Last month, Ford effectively ended the weeks-long United Auto Workers (UAW) strike at select Blue Oval facilities by reaching a new tentative agreement with the union that includes a 25 percent general pay increase over the life of the contract, one that workers at multiple Blue Oval plants have already voted in approval of. Shortly thereafter, both General Motors and Stellantis followed suit, but at the same time, UAW President Shawn Fain was quick to point out that his goal is to unionize other automotive manufacturers that have plants in the U.S., such as Tesla and Toyota. Now, Toyota will give its workers a significant pay raise of its own in response to these developments, according to Reuters.
Toyota will give its top paid non-union U.S. factory workers an increase of around nine percent starting the first of January, 2024, and will also hike the pay of its logistics and service parts employees to boot. Additionally, the Japanese automaker will slash the amount of time workers must put in before reaching the top of the pay scale from eight years to four, and will also give them more time off as well. In Kentucky, specifically, workers at the Toyota plant will be getting a raise of $2.94, taking wages up to $34.80 an hour. By comparison, under the tentative deal with the UAW, Ford’s top wage will increase from $32.05 to $35.58 per hour.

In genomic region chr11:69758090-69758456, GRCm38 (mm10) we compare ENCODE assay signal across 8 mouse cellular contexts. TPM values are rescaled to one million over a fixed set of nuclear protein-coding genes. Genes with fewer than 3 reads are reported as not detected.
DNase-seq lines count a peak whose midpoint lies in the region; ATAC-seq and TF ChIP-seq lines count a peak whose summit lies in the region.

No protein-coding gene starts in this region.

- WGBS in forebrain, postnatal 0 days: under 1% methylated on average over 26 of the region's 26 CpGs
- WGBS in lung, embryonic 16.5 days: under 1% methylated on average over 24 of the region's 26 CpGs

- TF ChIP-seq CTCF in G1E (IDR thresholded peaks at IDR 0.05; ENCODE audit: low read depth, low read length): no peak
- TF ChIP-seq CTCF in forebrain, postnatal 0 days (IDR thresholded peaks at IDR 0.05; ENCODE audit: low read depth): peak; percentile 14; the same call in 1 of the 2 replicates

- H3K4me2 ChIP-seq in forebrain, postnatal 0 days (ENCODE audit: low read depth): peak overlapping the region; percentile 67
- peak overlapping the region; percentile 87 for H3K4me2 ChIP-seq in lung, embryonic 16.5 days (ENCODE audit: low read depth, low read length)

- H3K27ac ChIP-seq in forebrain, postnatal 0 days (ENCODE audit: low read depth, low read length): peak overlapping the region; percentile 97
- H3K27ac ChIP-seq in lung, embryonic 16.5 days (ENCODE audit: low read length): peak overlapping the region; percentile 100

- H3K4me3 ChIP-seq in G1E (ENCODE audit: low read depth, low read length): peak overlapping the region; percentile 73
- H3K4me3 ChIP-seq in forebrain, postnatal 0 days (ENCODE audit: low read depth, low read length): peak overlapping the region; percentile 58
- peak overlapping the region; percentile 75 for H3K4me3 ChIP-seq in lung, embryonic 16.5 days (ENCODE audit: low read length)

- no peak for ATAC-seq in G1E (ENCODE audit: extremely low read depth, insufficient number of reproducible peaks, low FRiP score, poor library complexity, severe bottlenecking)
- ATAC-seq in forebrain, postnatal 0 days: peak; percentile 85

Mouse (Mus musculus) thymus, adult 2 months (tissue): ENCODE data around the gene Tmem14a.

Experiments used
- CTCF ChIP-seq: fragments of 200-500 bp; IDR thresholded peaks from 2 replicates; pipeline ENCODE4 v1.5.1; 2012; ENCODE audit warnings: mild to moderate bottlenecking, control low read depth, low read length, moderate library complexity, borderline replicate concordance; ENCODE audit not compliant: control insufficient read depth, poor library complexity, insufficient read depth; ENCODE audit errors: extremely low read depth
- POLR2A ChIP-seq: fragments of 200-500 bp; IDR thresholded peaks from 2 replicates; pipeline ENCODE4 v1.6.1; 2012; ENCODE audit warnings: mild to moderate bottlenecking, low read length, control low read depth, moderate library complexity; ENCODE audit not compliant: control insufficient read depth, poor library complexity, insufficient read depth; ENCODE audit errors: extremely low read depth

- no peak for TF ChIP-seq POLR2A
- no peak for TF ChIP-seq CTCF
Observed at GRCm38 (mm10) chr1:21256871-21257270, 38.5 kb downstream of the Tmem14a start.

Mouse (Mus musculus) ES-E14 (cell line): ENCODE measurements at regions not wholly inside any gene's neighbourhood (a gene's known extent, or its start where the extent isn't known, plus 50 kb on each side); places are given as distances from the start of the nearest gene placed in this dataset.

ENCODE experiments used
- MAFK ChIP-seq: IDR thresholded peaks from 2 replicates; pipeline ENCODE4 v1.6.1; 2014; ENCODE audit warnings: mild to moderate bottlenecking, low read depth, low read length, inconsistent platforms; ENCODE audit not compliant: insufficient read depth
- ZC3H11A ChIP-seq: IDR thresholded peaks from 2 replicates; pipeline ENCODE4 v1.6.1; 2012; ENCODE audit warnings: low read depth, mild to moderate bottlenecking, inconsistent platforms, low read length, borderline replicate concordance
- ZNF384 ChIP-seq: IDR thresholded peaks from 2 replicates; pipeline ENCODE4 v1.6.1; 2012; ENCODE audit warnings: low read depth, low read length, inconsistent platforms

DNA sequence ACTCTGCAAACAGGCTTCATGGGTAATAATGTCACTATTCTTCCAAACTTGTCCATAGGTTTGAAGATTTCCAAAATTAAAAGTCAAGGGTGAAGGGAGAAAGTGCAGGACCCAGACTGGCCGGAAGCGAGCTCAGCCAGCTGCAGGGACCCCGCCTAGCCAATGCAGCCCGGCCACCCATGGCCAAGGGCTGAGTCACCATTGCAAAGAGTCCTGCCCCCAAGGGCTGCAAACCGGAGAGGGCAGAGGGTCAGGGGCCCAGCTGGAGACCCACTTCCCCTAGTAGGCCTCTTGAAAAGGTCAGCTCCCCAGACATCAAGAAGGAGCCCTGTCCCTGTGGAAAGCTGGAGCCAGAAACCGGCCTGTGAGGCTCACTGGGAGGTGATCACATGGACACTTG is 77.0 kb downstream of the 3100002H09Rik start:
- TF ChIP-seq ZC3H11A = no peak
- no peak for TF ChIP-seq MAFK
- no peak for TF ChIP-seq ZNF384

“We value our employees and their contributions, and we show it by offering robust compensation packages that we continually review to ensure that we remain competitive within the automotive industry,” Chris Reynolds, Toyota Motor North America’s executive vice president, said in a statement. Regardless, it’s clear that the UAW has already set it sights on organizing the company’s U.S.-based plants.
“One of our biggest goals coming out of this historic contract victory is to organize like we’ve never organized before,” Fain recently said. “When we return to the bargaining table in 2028, it won’t just be with the Big Three, but with the Big Five or Big Six.”